As for Aquinas, I have to ask, which is metaphysically "thicker" essence or relation? I think the answer to that question will show that Thomas has his order of theology backwards. You are quite right that Neoplatonic or not, Thomas' position has to be refuted on its own grounds. I think at the least a very strong case can be made out that his view is incompatible with key Christian doctrines.

Another question. Why must that which is signified by something else with respect to relation be the opposite of essence? Why opposite at all?

A rejection of ADS would only entail composition in God if God ad intra were being and at the level of Nous. But why think that? If God is hyperousia how can there be composition in that which transcends the categories of being in the first place? And why would plurality entail or imply composition? It would only do so if we take the plurality to be a "real" distinction, that is real in so far as that which is plural is separable. I don't know why those who deny ADS have to be married to such a metaphysical thesis.

Thomas said...

Dr. D - I find it difficult to forget the problem of compositeness.

As for the tendency to define the divine nature, I think St. Thomas is more than immune to this criticism. In fact, the treatise on divine simplicity in the Summa Theologiae is an apophatic exploration of the meaning of the unity of God. Thomas proceeds not by giving a quidditive definition of the nature of God but rather by denying to God all the various kinds of composition characteristic of creatures: corporeal composition, matter-form composition and esse-essence composition. The result is not a “definition” of God but rather the rejection of created modes of existence.

Thomas said...

Acolyte4236 - As I said in a previous comment, Aquinas's "definition" of divine simplicity is essentially negative. His approach to the divine nature is to hyperousia in the sense of being beyond created being. Simplicity in Aquinas is not a positive notion but rather a negation of an essential feature of created esse: composition.

PS. I do not know the meaning of the acronym ADS.

As for what is “thicker” in St. Thomas’s Trinitarian thought, i.e. the hypostases or the essence, I think the case can be made for a thoroughgoing personalism in his doctrine. That is the effect, I think, of his discovery of ‘subsistent relations’. See Gilles Emery, OP Trinity in Aquinas, p. 165-206.

Photius said...

If Aquinas's account is truly negative, then why the identity relation and the either/or between substance and accident? If it was truly apophatic he would deny the identity of predicates both individually and severally. Furthermore, why would one start predicating these things about a nature anyway?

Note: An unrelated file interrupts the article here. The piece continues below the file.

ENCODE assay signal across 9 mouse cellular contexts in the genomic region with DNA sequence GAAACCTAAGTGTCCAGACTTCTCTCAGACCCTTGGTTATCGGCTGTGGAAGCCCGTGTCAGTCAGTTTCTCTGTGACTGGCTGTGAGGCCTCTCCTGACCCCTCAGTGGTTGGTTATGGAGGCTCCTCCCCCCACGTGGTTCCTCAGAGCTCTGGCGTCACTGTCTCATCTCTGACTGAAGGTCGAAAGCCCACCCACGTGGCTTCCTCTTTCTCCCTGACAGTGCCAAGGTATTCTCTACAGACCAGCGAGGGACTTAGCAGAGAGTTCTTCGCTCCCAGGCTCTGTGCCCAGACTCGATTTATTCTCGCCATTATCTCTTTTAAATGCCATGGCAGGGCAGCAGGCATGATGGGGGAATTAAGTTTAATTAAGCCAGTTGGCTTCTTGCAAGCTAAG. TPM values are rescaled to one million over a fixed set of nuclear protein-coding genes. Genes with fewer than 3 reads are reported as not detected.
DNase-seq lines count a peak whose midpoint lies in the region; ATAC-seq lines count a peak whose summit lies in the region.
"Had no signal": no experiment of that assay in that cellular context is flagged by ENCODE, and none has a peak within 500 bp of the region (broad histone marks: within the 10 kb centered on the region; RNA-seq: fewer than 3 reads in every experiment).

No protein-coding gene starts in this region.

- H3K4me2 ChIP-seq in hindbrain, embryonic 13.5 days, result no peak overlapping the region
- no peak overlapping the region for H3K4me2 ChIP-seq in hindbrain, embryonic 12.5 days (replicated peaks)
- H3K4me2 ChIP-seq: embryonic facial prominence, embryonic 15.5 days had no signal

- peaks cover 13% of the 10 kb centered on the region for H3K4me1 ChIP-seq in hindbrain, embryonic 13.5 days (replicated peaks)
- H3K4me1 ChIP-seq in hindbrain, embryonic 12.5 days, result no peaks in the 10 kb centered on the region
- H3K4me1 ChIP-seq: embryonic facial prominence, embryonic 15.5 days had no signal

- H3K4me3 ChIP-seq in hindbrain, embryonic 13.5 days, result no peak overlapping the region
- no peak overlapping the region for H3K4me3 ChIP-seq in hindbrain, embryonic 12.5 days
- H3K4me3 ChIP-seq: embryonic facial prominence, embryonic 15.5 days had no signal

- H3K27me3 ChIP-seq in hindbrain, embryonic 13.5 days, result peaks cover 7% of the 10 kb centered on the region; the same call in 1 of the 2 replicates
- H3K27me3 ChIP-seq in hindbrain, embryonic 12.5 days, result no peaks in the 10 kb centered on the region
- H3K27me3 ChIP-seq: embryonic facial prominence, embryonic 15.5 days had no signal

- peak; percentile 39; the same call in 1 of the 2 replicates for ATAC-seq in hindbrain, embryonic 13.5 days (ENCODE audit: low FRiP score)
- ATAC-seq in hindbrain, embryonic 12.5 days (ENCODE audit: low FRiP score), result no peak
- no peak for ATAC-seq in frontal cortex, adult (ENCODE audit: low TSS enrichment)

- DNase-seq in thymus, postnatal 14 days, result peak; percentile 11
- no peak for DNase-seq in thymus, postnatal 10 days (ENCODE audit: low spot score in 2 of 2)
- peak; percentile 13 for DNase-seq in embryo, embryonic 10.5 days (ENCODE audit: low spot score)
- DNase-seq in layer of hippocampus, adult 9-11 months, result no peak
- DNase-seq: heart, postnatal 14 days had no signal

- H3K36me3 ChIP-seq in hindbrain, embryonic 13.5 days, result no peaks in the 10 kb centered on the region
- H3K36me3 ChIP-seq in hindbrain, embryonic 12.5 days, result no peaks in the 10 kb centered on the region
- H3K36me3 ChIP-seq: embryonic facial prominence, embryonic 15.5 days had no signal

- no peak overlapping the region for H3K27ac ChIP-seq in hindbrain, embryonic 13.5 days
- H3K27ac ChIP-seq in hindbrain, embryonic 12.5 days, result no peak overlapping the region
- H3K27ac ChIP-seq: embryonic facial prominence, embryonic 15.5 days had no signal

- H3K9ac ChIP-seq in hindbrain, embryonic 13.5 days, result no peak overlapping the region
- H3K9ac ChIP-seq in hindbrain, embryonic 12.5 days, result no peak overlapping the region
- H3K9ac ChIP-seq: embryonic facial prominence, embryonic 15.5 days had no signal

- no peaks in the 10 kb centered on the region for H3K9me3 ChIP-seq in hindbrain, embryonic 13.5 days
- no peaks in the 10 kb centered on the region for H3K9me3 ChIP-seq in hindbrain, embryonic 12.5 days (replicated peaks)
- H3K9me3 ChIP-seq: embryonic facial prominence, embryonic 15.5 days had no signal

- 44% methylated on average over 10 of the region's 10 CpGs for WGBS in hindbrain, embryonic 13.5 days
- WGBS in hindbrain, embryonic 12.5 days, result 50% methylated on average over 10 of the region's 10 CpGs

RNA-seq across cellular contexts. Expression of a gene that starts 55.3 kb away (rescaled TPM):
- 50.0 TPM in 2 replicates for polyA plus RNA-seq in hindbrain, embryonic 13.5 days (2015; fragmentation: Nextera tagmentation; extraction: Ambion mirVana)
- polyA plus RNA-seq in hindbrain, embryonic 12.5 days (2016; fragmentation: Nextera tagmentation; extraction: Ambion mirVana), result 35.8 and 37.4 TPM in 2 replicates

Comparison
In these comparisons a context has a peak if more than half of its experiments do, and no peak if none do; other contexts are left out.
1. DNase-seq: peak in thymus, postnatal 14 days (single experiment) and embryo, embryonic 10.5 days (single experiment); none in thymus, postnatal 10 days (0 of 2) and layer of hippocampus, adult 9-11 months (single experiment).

I don't see how Aquinas' account is "personalism" when he first considers the ordo of essence, attributes, persons.

Photios

Thomas said...

Photius - Aquinas's treatment of the Trinity in the Summa Theologiae manifests a key interest in the notion of person. This is evident simply by the number of questions he dedicates to it. The order of his treatment (essence - persons) does not reflect a methodological preference for essence over person. Rather, his treatment is a synthesis of what he considers the equally ultimate aspects of one essence and tri-personality. The third part of the treatise on God, in which he considers God under the aspect of principle of creation, brings these two prior divisions of the treatise together demonstrating that Thomas's theological vision is one in which the whole mystery of God is taken into account. This method, which Gilles Emery, OP has called ‘redoublement’ can be traced back to the Cappadocians who first employed systematically the distinction and the necessary relation between the unity, on the one hand, and the plurality, on the other.

As for his treatment of divine simplicity, it is truly apophatic. Thomas takes composition to be a created mode of existence. Thus he systematically denies of the divine nature all manners of composition.

Photius said...

"Gilles Emery, OP has called ‘redoublement’ can be traced back to the Cappadocians who first employed systematically the distinction and the necessary relation between the unity, on the one hand, and the plurality, on the other."

A very superficial understanding. The Cappadocians do not know of such an ordo. Again, ordo theologiae does not present some kind of ontological priority, but a certain order in which questions are dealt with. All the heretics have the same ordo as Augustine. Gregory of Nyssa criticizes Eunomius for starting with "being instead of person."

"As for his treatment of divine simplicity, it is truly apophatic. Thomas takes composition to be a created mode of existence. Thus he systematically denies of the divine nature all manners of composition."

Yes, I understand. Dialectical opposition governs the understanding.

Lack of composition doesn't license one to turn simplicity into the Great Metaphysical (=) sign of Neoplatonism.

Thomas's gloss on person doesn't seem to work by my lights. Persons as tapestries of 'relations' does not seem to map onto the Nicene faith as to those Who are irrepeatabable and ablsolutely unique.

Photios